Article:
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In the statute books too

Today is the day The Legal Genealogist toughens up and does that terribly hard thing that’s been looming in the schedule this week.

After all, I’m speaking Saturday at the 2019 Seminar of the West Valley Genealogical Society, and somehow I have to get from here to there.

So today is the day I leave behind the ice and snow of the east coast for the 60-degree temperatures of Arizona.

I’m sure you feel my pain.1

But one last foray into the earliest of Arizona statute books before boarding the plane really does highlight one of the biggest reasons why I’m sending this Valentine’s Day heart out to law books as genealogical resources.

Arizona statutes

The book I’ve been focusing on is the very first book of session laws passed by the very first Legislative Assembly of the Arizona Territory at the end of 1864.2 It’s a little tiny book, as law books go, with fewer that 80 pages, and some of them with very little other than headings.

And yet even in this small book, there are dozens and dozens of names named.

Right at the beginning, we find out that Richard C. McCormick was the secretary of the Territory.3 A few pages later we find out he was from New York. Territorial Governor John N. Goodwin was from Maine. Chief Justice William F. Turner was from Iowa. Associate Justices William Howell and Joseph Allyn were from Michigan and Connecticut, respectively. District Attorney Almon Gage was from New York Surveyor General Levi Bashford from Wisconsin, Marshal Milton Duffield from California and the Superintendent of Indian Affairs, Charles Poston, from Kentucky.4

Just after that is the list of nine members of the upper house, called the Council, and 18 men who were members of the lower house, the House of Representatives.5

Oh, and just in case you might be wondering about genealogical value here, all 21 are listed by residence, occupation, age and where they were from before they came to the Territory. The youngest was 24, a surveyor from Ohio. The oldest was 62, a merchant from New York. One man was from Mexico. Another from Germany. Two lawyers, three merchants, one physician, a printer, a carpenter, a hotel-keeper, and a whole mess of miners.6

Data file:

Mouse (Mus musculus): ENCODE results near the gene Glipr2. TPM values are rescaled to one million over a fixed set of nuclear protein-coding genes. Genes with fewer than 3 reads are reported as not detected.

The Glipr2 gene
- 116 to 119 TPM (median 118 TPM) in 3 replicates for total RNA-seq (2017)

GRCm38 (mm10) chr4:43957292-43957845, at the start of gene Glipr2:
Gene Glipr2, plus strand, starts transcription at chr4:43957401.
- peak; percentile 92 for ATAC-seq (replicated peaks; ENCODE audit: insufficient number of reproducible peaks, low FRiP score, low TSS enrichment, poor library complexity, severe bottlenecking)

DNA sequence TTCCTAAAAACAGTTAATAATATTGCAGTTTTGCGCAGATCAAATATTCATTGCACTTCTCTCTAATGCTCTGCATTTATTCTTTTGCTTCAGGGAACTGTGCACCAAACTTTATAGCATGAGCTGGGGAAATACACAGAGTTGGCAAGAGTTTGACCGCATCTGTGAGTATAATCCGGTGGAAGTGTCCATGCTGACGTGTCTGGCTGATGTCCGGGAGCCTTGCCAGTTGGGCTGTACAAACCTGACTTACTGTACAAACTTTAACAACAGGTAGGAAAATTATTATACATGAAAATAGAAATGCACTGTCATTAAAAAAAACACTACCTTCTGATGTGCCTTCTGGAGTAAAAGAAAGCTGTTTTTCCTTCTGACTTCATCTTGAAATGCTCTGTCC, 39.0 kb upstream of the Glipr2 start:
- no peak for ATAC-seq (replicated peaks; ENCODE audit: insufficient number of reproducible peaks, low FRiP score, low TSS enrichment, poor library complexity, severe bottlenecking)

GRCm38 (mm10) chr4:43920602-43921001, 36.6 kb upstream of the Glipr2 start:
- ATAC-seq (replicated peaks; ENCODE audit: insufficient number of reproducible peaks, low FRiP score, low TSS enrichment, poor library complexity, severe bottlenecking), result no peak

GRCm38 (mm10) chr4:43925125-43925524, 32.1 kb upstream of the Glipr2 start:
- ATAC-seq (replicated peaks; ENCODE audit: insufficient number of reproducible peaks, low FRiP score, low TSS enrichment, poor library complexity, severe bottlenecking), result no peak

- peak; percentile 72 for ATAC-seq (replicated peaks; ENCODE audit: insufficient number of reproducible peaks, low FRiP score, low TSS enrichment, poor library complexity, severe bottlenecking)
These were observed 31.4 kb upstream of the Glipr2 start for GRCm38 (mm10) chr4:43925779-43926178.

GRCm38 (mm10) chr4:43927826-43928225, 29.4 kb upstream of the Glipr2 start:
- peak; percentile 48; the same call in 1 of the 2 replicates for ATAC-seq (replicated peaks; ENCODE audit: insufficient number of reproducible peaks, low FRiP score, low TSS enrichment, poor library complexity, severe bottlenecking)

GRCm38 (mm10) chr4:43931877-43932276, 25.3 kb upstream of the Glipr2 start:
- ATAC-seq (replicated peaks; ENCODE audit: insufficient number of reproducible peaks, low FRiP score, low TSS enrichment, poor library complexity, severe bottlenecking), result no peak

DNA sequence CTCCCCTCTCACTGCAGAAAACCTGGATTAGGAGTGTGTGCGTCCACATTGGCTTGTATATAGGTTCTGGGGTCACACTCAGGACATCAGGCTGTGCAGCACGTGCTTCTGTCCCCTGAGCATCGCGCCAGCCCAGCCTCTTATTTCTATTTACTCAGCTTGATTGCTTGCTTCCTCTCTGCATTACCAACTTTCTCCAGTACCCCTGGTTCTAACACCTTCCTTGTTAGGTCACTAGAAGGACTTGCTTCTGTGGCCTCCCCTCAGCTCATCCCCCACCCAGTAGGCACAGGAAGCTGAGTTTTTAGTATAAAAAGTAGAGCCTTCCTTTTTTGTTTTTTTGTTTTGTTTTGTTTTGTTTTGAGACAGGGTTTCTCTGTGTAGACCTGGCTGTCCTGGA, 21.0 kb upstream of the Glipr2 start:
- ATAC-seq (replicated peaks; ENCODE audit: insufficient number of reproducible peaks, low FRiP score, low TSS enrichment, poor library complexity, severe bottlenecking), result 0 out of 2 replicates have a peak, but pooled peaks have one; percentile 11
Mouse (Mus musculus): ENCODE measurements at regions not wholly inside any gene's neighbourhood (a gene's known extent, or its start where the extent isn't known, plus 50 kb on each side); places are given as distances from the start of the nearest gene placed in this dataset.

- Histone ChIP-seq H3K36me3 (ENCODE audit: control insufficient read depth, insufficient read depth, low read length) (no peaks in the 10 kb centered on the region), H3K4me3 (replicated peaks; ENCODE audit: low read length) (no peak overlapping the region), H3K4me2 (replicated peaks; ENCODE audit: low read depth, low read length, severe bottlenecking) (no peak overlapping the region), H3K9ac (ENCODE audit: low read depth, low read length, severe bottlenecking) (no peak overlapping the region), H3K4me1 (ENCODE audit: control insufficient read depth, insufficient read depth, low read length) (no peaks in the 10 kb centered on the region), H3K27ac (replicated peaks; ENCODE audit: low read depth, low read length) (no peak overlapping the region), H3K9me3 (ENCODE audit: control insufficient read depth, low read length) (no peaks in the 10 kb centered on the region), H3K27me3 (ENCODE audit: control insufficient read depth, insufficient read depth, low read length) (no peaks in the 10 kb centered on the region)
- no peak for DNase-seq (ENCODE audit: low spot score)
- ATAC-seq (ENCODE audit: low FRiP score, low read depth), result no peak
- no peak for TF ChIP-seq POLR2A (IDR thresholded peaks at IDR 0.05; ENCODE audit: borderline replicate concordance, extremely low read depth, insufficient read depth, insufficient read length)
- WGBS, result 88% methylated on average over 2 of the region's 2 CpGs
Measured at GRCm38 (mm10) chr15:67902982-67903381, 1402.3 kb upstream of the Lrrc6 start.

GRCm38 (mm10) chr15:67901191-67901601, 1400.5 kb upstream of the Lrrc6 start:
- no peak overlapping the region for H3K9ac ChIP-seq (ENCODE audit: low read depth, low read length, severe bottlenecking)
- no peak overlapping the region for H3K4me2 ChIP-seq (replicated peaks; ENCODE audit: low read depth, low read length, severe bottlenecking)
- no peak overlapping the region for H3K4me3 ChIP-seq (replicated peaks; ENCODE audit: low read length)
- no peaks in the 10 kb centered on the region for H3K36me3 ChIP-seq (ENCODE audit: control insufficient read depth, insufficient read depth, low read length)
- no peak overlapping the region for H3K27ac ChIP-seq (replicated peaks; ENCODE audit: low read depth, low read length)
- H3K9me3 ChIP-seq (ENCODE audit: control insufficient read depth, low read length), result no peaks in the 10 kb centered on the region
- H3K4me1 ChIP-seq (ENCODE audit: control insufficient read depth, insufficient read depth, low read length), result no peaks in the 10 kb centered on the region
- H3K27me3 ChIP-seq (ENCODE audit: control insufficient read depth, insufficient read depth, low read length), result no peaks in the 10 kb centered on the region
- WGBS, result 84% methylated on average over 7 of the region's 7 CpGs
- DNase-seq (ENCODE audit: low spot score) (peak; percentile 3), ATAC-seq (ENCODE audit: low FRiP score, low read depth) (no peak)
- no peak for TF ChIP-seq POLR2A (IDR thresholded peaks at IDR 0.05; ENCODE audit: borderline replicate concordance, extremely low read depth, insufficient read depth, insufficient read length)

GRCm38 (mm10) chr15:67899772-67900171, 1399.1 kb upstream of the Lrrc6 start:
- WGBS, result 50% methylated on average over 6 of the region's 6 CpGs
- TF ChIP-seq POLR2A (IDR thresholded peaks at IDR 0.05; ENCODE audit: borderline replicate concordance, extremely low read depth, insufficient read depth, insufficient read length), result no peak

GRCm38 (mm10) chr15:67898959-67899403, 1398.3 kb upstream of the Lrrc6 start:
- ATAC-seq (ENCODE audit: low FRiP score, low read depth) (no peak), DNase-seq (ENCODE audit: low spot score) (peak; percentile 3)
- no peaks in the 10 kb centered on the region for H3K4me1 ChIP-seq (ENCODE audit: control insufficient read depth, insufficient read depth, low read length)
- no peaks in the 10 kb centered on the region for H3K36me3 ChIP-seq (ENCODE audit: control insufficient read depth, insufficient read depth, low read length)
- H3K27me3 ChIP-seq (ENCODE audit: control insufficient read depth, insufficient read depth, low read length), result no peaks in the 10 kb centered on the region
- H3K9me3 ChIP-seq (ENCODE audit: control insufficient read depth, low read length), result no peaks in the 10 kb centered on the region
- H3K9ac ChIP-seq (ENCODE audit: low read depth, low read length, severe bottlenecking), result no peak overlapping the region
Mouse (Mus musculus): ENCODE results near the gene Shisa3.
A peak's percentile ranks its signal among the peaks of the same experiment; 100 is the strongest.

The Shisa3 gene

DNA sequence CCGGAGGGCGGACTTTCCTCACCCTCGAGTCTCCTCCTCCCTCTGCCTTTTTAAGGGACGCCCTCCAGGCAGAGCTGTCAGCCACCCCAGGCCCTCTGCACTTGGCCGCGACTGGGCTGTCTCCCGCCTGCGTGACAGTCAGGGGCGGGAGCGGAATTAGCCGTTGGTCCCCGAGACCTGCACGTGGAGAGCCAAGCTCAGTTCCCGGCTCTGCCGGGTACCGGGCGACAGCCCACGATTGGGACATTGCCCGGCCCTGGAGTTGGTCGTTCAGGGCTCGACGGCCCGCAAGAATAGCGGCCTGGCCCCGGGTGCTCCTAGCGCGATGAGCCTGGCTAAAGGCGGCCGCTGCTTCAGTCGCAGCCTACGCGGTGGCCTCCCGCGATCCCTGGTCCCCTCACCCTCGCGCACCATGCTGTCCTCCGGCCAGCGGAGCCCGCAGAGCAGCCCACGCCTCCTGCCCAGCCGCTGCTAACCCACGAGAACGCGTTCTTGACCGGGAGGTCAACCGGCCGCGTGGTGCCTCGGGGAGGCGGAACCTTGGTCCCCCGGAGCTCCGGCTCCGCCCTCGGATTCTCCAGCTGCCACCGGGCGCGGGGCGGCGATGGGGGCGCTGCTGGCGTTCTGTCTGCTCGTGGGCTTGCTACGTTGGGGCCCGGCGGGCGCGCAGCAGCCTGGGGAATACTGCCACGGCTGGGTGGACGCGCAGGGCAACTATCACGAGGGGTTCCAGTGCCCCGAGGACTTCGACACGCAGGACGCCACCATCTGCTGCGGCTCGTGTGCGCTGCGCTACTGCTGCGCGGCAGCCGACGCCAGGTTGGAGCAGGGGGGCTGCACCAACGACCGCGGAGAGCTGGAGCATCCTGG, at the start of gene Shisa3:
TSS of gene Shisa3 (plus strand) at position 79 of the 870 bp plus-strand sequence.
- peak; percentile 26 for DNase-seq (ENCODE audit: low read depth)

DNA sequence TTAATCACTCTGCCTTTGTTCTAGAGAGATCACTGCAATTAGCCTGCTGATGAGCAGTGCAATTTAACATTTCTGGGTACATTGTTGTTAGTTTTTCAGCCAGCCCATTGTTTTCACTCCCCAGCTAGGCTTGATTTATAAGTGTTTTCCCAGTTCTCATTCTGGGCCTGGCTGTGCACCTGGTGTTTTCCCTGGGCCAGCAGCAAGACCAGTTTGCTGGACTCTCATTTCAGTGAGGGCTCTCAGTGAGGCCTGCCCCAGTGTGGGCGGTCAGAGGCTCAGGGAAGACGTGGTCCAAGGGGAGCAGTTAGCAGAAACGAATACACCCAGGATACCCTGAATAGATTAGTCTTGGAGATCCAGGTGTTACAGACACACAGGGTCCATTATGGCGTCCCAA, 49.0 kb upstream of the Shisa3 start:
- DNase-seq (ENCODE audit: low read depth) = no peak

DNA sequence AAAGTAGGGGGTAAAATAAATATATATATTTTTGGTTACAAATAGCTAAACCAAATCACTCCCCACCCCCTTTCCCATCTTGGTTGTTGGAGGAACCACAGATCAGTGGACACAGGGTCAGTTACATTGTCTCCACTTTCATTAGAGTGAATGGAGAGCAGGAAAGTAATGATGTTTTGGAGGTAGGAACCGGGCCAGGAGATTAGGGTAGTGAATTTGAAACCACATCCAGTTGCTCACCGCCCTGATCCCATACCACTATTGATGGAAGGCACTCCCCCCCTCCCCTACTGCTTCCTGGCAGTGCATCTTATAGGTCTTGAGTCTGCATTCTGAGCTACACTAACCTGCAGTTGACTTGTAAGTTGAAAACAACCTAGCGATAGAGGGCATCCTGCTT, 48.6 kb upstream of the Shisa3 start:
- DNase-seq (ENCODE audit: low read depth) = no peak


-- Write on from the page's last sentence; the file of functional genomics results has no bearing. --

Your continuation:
And we’re not even into the laws themselves yet!

Once we turn the pages, one of the first acts, passed 13 October 1864, was for the benefit of John G. Capron. It says that in 1860, there in Arizona, he’d been “induced by fraudulent concealment of criminal facts to legally marry one Sarah Rosser” and gave him a divorce with freedom to marry again.7

And the names roll on from there through the men authorized to form railroads, and keep ferries, and set up wagon roads, and incorporate mining companies, and form the Arizona Historical Society, and serve as translator for the legislature or as speaker of the house. Oh, and one woman who was names as anything other than the one against whom divorce was granted. Mary Catherine Mounce was the one who got the divorce.8

Naming names always helps nail an ancestor’s feet to the floor. It says, directly or indirectly, that he (or, occasionally she) was in that place at that time.

And law books — even small ones — do a great job of naming names.

Cite/link to this post: Judy G. Russell, “Naming names in Arizona,” The Legal Genealogist ( : posted 14 Feb 2019).


  1. Don’t throw things. You’ll break the internet.
  2. Acts, Resolutions and Memorials, Adopted by the First Legislative Assembly of the Territory of Arizona (Prescott : Arizona Miner, official paper, 1865); digital images, Internet Archive ( : accessed 12 Feb 2019).
  3. Ibid., “Certificate,” at v.
  4. Ibid., “Officers of the Territory,” at ix.
  5. Ibid., “The First Legislative Assembly,” at xi.
  6. Ibid.
  7. Ibid., “An Act for the Benefit of John G. Capron,” at 19.
  8. No, I’m not going to cite all those individually. Read the book!
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